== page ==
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Can Social Media Derail Your Career?

This blog could also be titled “How to alienate friends, and stay unemployed for a very long time.”

I’ve been involved with Facebook, Twitter, and LinkedIn for nearly a decade when I joined Linkedin on the advice of a client who was an early adopter. A few years later I found myself exploring Twitter and Facebook and secured my handles while they were still available. Since then, I’ve been an active user of the 3, and learned about the most annoying behaviours, what turns off employers, and causes people to unfriend you or disconnect. If you want to stay happily engaged on social media and keep your prospects open to further your career, learn how to behave in cyberspace.

1. Avoid being preachy, whether it’s your love or hate for the president, or your deep religious faith, there is an extremely good chance you’ve got cyber-friends who don’t feel the same way. Some people have told me “I don’t care, it’s who I am and I won’t hide it.” That’s perfectly fine, however if sometime in the future you’re job hunting, you could be discriminated against for your beliefs without your knowledge. It can freak out future HR Managers who fear of politicking and proselytizing in the workplace. Politics and religions should not be discussed in polite company anyway. The same goes for Facebook.

2. Watch the extreme details about your health issues. I understand if you need prayers for an ailment, just keep the dirty details to yourself. For one, it’s illegal for employers to ask if you have any health issues prior to hiring you. So, why would you want to publicize that information? I’ve had people tell me they only share this type of information with a select few (like 100 others!) and then can’t understand that once it’s public, it’s OK to share, and people do! Employers could become skeptical about whether you’re healthy enough to work.

3. Family squabbles need to be kept in the family. I’ve seen husbands and wives argue on a Facebook page! Or worse, a wife berating her husband about what a lazy ass he is. That shows more about your discretion of private matters than it does your husband’s laziness and that makes companies fear you won’t be discrete with their secrets either. Plus, they don’t like a lot drama in their workplace.

Facebbok Dont 9

4. Don’t critique your job interviews. Better yet, don’t even announce you have a job interview. Doing so not only creates competition, and again, it tells future managers you reveal too much information on meetings that should be kept private, even if you don’t mention names. I’ve seen a few (long term) job seekers continuously bad mouth interviewers, some even mentioning the name of the company, and post it in LinkedIn group forums, Facebook, and on twitter.

 

Facebook DONT

5. Posting long diatribes of your inner most thoughts is another way to derail your career. Some things are just made for a journal.
 

 

 

 

 

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6. Don’t post evidence of drug use. Really do I have to explain it?
 

 

 

7. Guilting your cyber-friends into sharing and posting pictures and memes “even if it’s just for an hour” tends to make some people uncomfortable.  Requests for help with moving followed by “we’ll see who my real friends are” may find themselves extremely disappointed.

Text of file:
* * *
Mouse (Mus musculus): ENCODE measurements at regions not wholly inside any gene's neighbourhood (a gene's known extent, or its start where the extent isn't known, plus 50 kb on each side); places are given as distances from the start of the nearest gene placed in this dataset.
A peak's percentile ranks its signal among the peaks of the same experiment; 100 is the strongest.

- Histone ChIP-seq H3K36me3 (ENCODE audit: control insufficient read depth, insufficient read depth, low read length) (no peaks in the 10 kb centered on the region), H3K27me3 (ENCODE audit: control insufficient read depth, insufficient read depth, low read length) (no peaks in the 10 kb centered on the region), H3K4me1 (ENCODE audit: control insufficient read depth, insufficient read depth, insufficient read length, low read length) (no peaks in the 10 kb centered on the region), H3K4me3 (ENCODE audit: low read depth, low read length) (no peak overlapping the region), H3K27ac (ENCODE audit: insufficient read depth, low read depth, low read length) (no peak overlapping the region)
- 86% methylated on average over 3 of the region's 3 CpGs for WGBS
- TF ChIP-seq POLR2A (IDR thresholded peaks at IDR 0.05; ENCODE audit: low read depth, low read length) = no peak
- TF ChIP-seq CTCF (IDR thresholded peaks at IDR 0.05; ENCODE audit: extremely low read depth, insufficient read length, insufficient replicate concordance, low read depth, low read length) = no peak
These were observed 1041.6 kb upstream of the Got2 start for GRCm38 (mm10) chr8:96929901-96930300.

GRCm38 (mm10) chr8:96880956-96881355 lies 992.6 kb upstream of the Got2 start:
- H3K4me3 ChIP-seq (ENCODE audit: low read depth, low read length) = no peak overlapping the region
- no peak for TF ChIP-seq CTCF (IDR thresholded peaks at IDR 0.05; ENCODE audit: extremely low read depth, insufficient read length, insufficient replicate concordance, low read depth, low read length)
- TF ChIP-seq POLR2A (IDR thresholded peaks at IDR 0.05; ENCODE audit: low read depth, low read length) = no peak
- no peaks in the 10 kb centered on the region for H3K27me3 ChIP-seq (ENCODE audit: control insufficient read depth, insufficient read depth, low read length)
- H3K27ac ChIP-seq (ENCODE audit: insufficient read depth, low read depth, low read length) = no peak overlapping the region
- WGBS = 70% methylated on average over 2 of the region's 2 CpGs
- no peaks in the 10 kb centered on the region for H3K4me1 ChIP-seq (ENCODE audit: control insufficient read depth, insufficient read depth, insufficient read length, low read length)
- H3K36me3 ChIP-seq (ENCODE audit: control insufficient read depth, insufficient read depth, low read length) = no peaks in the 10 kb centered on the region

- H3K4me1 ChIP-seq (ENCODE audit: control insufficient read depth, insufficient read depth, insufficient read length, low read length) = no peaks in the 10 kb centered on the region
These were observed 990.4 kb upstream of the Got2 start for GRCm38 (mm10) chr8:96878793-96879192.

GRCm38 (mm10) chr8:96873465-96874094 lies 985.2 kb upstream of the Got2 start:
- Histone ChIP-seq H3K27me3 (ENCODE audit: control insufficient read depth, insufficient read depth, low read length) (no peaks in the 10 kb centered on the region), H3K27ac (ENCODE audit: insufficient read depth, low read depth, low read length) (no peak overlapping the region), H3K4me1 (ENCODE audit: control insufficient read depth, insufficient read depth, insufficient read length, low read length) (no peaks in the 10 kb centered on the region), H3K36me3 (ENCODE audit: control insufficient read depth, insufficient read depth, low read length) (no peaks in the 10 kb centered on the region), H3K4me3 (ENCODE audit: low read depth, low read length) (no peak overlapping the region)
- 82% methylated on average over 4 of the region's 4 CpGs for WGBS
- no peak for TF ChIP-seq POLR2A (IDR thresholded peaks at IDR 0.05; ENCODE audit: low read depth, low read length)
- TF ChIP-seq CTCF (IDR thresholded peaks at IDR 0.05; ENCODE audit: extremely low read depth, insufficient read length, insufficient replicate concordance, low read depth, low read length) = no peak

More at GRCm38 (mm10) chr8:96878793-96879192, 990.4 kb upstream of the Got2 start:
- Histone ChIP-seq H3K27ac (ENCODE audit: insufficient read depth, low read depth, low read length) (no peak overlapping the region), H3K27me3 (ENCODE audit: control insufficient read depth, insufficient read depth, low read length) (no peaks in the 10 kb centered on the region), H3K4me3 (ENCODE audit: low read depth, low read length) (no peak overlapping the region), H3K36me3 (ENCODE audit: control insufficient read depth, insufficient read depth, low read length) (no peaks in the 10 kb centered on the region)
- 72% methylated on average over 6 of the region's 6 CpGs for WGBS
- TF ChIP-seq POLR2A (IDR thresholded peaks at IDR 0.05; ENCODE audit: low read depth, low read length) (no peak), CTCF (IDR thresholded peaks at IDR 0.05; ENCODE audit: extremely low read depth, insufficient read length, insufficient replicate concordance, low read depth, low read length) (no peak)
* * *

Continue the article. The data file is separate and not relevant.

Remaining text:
8. Gaming. If you spend the majority of your time on Facebook playing games, keep in mind that time is trackable. Employers might get the idea you have an addiction to Candy Crush and wonder about priorities or productivity.

9. Complaining about how broke you are, only to post photos a week later of your new car, recent vacation, a new tattoo, or stylish hair and nails. Regardless of how your acquired these things, the perception is you don’t know how to manage your money.

Anything you post on social media can be used against you. So if you’ve been unemployed for a really long time – perhaps it’s time to either shut down your account altogether or at the very least, go in a remove any offending posts.

 

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Be Careful What you Contribute to LinkedIn Groups

Linkedin.com allows you to join groups where you can ask questions and contribute answers to show off your expertise. In an ideal world, it’s a wonderful way to get known and establish credibility. Be advised, it can also backfire. Sure you can get well known, but not exactly how you intended. You could be well-known for being an opinionated SOB who no one would ever want to hire.

Here’s the issue. I’ve seen questions asked about “the weirdest, or worst job interview question ever asked.” And the answers I read are astounding. Many that go on to insult the person who asked the weird interview question. These are questions and answers that really belong behind closed doors, not in a public forum where many HR Managers and Recruiters could be lurking.

Don’t think it’s possible to be blackballed because of these types interactions? Think again. What you say and do online matters.

And by the way, if you don’t make the cut in a job interview, the VERY WORST thing you can do is hound the company to find out why, call them out for for how they conducted the interview, and then tell the world about it in a LinkedIn group forum. Unless of course, you enjoy long-term unemployment.